Feeding the Dragon

By : | 0 Comments | On : May 29, 2013 | Category : Cookbooks and Reviews

Add to Recipe Box

Feeding the Dragon: A Culinary Travelogue Through China with Recipes is an interesting combination of travel journal, cultural travelogue and cookbook.

The authors, brother and sister Nate and Mary Kate Tate, took two backpacks, a camera, and a tarp, and traveled more than 9,700 miles throughout China to learn about and share the country’s inspiring culture and cuisine with kitchens in the West.

The Tates offer us a beautiful journey through Chinese history, culture, tradition and food in their book. It is a beautifully photographed book with stunning images of the countryside and the people as well as the recipes.

From Buddhist vegetarian dishes they enjoyed on the snow topped mountains of Tibet to lamb kebabs served on the scorching desert of Xinjiang Province, the Tate’s give us one hundred authentic Chinese recipes alongside their travel photographs and stories of their experiences.

The recipes are easy to prepare for the most part and quite healthy. The book also provides handy reference sidebars to guide cooks with time-saving shortcuts such as buying pre made dumpling wrappers instead of making them from scratch, or using a blow-dryer to finish your Peking Duck. The Tates also include a comprehensive glossary of Chinese ingredients and their equivalent substitutions, which is very helpful.

Feeding the Dragon is not an Americanized adulteration of classic Chinese cuisine. Instead, they have gone into Chinese kitchens all across the country to bring us authentic Chinese recipes from restaurants and home cooks.

Some of the recipes you will find in Feeding the Dragon: A Culinary Travelogue Through China with Recipes include:

  • Ginger Steamed Fish
  • Peanut Pork Chop Soup
  • Chicken Lettuce Cups
  • Hot and Sour Soup
  • Bang Bang Chicken
  • Fish Fragrant Eggplant
  • Kung Pao Chicken
  • Dan Dan Noodles
  • JiaZi Dumplings
  • Comfort Beef Noodle Soup
  • Jianbing Crepes
  • Hunan style Hong Shao Pork
  • Yangzhou fried rice
  • Guotie Pot Stickers
  • Kashgar Onion Salad
  • Shanghai Soup Dumplings
  • Pineapple Rice
  • Coca-Cola Chicken Wings
  • Green Tea Shortbread Cookies
  • Wild Mushroom Salad

We have permission to share two authentic Chinese recipes from this cookbook with you. Have a look at:

chinese fried noodles
Shanghai Fried Noodles
sugar snap peas
Stir-Fry Sugar Snap Peas

What others are saying about Feeding the Dragon

“This is a heartwarming and often gripping tale of a brother-sister team who bike back roads, slog muddy fields, trudge across mountains, and navigate ancient alleyways to explore the kitchens and culinary soul of China. The recipes they gather from China’s wonderfully hospitable people will tantalize your taste buds as Nate and Mary Kate’s decade-long adventure inspires your sense of wanderlust.”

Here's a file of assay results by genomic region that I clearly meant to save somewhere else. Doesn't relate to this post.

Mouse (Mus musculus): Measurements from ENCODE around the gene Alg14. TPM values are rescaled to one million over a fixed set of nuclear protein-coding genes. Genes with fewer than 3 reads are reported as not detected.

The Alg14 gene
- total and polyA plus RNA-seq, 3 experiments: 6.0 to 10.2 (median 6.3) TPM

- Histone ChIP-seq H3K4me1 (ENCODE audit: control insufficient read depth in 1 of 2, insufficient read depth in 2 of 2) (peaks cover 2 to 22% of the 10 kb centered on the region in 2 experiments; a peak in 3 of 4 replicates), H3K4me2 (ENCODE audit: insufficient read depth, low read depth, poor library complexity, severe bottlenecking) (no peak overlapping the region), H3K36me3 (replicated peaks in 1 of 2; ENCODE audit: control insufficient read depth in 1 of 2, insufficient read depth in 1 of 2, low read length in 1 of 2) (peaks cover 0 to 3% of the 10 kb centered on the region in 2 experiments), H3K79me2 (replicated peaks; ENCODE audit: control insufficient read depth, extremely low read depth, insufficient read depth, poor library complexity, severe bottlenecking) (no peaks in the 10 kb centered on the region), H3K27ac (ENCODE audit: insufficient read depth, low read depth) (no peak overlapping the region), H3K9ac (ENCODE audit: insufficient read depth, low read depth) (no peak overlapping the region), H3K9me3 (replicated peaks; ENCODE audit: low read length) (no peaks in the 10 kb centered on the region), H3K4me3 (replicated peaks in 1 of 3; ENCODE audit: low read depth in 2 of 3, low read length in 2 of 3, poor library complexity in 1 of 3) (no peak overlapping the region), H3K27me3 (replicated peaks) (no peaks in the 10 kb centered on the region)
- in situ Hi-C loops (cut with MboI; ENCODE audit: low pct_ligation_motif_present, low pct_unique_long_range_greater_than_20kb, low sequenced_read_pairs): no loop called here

James McGregor, author of One Billion Customers: Lessons from the Front Lines of Doing Business in China

“Feeding the Dragon is a stunning achievement; it’s a foodie’s Far East fantasy come true, with pictures and recipes to match.”

Adam Roberts, creator of The Amateur Gourmet

“The Tate siblings are my kind of travelers, my kind of eaters, and my kind of cooks. In Feeding the Dragon, they have combined adventure travel, history, and culture to create a personal, fun, and interesting cookbook. The photos, recipes, and stories are all fabulous. I love this cookbook!”

Lisa See, author of Snow Flower and the Secret Fan and Shanghai Girls

Larry Mark wrote this in his 5 Star review:

“Mary Kate and Nate, with roots in Texas schools and some photo training at SVA in NYC, flew off to China and traveled, ate, hung out and blogged They have created a recipe book for travel lovers, and a travel book for foodies. The pictures are great, the design is beautiful, the stories are authentic.. it is just brilliantly designed and executed in my opinion.

This is the perfect cookbook for someone who loves Chinese food and the culture and would love to reproduce authentic Chinese recipes at home. It would make a great gift.

About the Authors

Nate Tate was one of the first Texas college students to study at Beijing’s prestigious Tsinghua University. He is a self-professed Chinese food obsessive, and in his quest to master the cooking of Chinese food, he has talked his way into restaurant kitchens across China to learn straight from the cooks. He has toured seventeen of China’s twenty-two provinces, and while living in Beijing, Nate worked as a restaurant designer and as an art director at an international advertising agency. In New York City, he cofounded a creative agency with his sister.

Mary Kate Tate first became interested in China after visiting the faraway country as a high school student. She later studied Mandarin and Chinese history at the University of Texas at Austin and at Nanjing Normal University in China. In addition to cofounding a creative agency with her brother and working as a copywriter in New York City, she has worked as a teacher in China’s Hebei Province and as a writer in Beijing.

If you like this page, I’d love you to Pin it to Pinterest, Tweet about it, Like it on Facebook and leave a comment below.

Share Button
Share This Post!

Leave a Reply